Some of John Locke’s significant works include A Letter Concerning Toleration (1689), A Second Letter Concerning Toleration (1690), A Third Letter for Toleration (1692), Two Treatises of Government (1689), An Essay Concerning Human Understanding (1690), Some Thoughts Concerning Education (1693), The Reasonableness of Christianity, as Delivered in the Scriptures (1695) and A Vindication of the Reasonableness of Christianity (1695). Some other major works left unpublished or published posthumously include First Tract of Government (1660), Second Tract of Government (1662), Questions Concerning the Law of Nature (1664), Essay Concerning Toleration (1667), Of the Conduct of the Understanding (1706), and A paraphrase and notes on the Epistles of St. Paul to the Galatians, 1 and 2 Corinthians, Romans, Ephesians (1707).
Oxford had enjoyed an influx of scientific inquiry and humanism – Roger Bacon (1220-92), John Wycliffe (1330-84), Desiderius Erasmus (1469-1536) and Sir Thomas More (1477-1535), all had their influence on the colleges. The present head of Christ Church for Locke was the Presbyterian John Owen (1616-83), a Puritan proponent of toleration and independence for Protestant sects and an earlier supporter and follower of Oliver Cromwell (1599-1658). (Owen travelled with Cromwell into his wars in Scotland and Ireland). Avoiding a career in theology and despising the dry Scholasticism (although the techniques and knowledge were of great use to his mind), Locke concentrated his studies on medical science at Oxford and later held teaching and diplomatic positions until meeting up with Lord Ashley Cooper in 1666 (later Earl of Shaftesbury). The position of a don was Locke’s preferred ambition and would have loved to live his whole life at Oxford – but events altered this path and he was illegally ejected on political grounds in 1684 from his studentship at Christ Church.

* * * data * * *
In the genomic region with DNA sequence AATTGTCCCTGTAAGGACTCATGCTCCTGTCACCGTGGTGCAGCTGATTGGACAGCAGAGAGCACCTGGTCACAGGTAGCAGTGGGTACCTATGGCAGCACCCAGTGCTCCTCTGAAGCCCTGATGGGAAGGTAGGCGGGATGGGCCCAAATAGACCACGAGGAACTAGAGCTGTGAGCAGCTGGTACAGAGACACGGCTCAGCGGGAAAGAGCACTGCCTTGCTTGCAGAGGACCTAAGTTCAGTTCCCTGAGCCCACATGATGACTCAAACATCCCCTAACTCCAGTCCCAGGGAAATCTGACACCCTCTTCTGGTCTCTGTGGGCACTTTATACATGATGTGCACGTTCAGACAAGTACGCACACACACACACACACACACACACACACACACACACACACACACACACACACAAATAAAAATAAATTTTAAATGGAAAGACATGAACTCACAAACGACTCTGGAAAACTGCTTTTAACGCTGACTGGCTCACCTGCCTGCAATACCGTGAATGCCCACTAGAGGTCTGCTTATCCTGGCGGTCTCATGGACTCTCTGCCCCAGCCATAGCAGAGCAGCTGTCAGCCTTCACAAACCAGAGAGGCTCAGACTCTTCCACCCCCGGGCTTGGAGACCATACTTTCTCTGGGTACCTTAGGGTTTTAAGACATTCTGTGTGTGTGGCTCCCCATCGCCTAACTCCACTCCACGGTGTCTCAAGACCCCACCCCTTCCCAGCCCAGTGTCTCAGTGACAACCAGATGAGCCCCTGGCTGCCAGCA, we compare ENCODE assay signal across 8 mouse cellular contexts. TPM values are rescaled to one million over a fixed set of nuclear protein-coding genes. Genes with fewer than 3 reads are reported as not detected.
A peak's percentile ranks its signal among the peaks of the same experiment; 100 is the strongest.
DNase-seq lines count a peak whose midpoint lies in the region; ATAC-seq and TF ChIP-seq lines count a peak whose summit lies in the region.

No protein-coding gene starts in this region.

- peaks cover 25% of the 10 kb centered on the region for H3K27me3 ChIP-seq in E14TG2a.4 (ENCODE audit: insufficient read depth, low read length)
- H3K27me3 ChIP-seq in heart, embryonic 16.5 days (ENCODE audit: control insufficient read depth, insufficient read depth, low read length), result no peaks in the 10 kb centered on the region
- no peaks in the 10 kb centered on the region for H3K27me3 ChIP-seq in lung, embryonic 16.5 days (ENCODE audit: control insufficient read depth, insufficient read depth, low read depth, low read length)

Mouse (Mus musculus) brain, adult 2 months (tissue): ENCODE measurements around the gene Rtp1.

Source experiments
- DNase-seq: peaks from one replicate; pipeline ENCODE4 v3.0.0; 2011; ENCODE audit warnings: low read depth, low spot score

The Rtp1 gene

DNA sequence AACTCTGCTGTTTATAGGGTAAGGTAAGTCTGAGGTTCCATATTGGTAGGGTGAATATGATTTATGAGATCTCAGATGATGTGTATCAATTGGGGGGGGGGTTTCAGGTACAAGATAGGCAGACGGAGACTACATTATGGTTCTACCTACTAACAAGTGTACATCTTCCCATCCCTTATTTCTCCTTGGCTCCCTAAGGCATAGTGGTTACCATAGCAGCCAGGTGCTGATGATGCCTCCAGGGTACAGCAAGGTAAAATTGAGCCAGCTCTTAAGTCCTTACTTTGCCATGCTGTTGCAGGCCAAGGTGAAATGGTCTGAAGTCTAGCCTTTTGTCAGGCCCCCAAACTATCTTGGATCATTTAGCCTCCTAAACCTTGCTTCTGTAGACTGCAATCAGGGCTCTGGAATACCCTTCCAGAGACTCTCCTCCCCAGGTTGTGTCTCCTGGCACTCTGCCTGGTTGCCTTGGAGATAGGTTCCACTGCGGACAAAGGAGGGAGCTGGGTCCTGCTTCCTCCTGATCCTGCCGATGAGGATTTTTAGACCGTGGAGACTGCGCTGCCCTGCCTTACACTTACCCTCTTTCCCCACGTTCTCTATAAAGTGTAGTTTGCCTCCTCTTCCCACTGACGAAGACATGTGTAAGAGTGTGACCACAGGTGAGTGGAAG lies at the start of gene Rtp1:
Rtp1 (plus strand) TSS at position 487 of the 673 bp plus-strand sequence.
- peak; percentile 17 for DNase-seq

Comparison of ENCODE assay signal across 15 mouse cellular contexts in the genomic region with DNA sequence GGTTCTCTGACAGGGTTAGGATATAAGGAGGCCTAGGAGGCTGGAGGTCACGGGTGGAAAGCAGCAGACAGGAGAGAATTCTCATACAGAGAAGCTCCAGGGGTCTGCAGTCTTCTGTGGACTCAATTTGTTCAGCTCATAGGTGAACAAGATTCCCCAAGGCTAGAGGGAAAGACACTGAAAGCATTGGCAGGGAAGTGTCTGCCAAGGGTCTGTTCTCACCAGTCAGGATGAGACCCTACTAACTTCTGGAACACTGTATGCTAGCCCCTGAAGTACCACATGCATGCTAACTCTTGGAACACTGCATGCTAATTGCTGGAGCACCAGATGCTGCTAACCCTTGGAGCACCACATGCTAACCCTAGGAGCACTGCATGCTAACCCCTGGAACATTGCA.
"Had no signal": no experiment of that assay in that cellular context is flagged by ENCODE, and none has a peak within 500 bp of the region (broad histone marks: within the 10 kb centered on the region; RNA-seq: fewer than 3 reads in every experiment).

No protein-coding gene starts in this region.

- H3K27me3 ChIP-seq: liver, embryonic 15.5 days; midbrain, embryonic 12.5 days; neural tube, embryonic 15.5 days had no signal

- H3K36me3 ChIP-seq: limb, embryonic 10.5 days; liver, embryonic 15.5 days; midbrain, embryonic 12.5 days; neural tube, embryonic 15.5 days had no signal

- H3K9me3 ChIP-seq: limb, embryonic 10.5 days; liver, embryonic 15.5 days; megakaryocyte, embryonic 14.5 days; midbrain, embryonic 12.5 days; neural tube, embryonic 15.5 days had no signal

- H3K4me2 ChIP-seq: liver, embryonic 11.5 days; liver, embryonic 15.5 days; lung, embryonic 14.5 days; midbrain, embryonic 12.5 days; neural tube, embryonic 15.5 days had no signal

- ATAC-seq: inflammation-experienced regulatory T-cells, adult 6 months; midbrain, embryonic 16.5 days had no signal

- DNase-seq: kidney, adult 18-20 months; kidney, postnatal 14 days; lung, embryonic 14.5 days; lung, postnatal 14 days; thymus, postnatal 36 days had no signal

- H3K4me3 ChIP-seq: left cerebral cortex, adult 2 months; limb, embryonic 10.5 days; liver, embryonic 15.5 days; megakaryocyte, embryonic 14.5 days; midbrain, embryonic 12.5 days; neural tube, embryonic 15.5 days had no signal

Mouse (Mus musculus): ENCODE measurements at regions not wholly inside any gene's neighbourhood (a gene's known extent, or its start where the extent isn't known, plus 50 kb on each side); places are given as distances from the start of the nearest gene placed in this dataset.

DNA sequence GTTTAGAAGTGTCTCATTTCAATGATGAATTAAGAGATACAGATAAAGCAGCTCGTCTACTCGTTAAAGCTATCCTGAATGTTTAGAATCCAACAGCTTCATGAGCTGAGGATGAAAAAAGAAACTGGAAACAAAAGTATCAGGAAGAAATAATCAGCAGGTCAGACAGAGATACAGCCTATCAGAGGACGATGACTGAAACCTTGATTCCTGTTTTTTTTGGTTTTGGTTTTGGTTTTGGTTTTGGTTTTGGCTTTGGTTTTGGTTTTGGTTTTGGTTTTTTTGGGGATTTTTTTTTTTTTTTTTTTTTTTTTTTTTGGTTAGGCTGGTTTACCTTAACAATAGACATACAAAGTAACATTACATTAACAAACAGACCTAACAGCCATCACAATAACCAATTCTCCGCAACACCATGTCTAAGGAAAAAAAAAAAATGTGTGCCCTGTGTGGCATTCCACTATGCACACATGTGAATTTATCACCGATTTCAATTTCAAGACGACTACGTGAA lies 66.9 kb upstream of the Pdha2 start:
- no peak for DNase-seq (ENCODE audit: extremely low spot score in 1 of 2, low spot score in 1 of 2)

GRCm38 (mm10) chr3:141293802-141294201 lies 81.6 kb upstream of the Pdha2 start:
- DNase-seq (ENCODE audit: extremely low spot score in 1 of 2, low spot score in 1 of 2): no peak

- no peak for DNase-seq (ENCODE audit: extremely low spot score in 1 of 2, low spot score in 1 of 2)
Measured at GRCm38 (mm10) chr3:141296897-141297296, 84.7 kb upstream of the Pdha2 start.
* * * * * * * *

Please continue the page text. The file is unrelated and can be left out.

An Essay Concerning Human Understanding begins with a short epistle to the reader and a general introduction to the work as a whole. Following this introductory material, the Essay is divided into four parts, which are designated as books. Book I has to do with the subject of innate ideas. This topic was especially important for Locke since the belief in innate ideas was fairly common among the scholars of his day. The belief was as old as the dialogues of Plato, in which the doctrine of a world of ideas or universals had been expressed. Plato had taught that ideas are latent in the human mind and need only the stimulation of sense perception to bring them to the level of consciousness. Many of the philosophers of the so-called rationalistic school followed Plato in this respect.